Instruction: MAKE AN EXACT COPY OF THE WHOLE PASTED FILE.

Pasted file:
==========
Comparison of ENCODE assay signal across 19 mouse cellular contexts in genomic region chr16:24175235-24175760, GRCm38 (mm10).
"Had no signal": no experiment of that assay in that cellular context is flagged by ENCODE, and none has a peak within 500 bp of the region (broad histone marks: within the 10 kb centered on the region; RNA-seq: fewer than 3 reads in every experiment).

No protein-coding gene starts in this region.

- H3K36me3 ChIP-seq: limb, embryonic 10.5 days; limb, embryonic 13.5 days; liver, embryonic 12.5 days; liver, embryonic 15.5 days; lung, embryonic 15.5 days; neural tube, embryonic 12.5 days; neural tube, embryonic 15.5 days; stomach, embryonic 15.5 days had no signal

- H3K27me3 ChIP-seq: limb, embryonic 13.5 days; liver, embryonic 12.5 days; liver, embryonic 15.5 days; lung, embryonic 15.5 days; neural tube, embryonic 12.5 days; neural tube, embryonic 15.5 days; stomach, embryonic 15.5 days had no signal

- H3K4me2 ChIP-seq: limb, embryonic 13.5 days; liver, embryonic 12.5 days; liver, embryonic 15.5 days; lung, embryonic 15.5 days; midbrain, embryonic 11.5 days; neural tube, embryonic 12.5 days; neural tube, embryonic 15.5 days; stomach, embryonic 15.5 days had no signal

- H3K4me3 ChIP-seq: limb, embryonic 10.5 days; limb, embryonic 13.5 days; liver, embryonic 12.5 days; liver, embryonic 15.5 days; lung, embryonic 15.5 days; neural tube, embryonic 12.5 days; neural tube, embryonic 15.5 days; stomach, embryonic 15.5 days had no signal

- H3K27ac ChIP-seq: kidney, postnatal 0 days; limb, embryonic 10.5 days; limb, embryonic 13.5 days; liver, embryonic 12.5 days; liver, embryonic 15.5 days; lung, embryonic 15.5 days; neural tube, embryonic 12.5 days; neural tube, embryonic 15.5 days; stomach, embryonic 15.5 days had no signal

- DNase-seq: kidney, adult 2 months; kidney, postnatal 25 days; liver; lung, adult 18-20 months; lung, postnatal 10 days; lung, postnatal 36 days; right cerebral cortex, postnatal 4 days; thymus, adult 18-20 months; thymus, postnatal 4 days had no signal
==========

Comparison of ENCODE assay signal across 19 mouse cellular contexts in genomic region chr16:24175235-24175760, GRCm38 (mm10).
"Had no signal": no experiment of that assay in that cellular context is flagged by ENCODE, and none has a peak within 500 bp of the region (broad histone marks: within the 10 kb centered on the region; RNA-seq: fewer than 3 reads in every experiment).

No protein-coding gene starts in this region.

- H3K36me3 ChIP-seq: limb, embryonic 10.5 days; limb, embryonic 13.5 days; liver, embryonic 12.5 days; liver, embryonic 15.5 days; lung, embryonic 15.5 days; neural tube, embryonic 12.5 days; neural tube, embryonic 15.5 days; stomach, embryonic 15.5 days had no signal

- H3K27me3 ChIP-seq: limb, embryonic 13.5 days; liver, embryonic 12.5 days; liver, embryonic 15.5 days; lung, embryonic 15.5 days; neural tube, embryonic 12.5 days; neural tube, embryonic 15.5 days; stomach, embryonic 15.5 days had no signal

- H3K4me2 ChIP-seq: limb, embryonic 13.5 days; liver, embryonic 12.5 days; liver, embryonic 15.5 days; lung, embryonic 15.5 days; midbrain, embryonic 11.5 days; neural tube, embryonic 12.5 days; neural tube, embryonic 15.5 days; stomach, embryonic 15.5 days had no signal

- H3K4me3 ChIP-seq: limb, embryonic 10.5 days; limb, embryonic 13.5 days; liver, embryonic 12.5 days; liver, embryonic 15.5 days; lung, embryonic 15.5 days; neural tube, embryonic 12.5 days; neural tube, embryonic 15.5 days; stomach, embryonic 15.5 days had no signal

- H3K27ac ChIP-seq: kidney, postnatal 0 days; limb, embryonic 10.5 days; limb, embryonic 13.5 days; liver, embryonic 12.5 days; liver, embryonic 15.5 days; lung, embryonic 15.5 days; neural tube, embryonic 12.5 days; neural tube, embryonic 15.5 days; stomach, embryonic 15.5 days had no signal

- DNase-seq: kidney, adult 2 months; kidney, postnatal 25 days; liver; lung, adult 18-20 months; lung, postnatal 10 days; lung, postnatal 36 days; right cerebral cortex, postnatal 4 days; thymus, adult 18-20 months; thymus, postnatal 4 days had no signal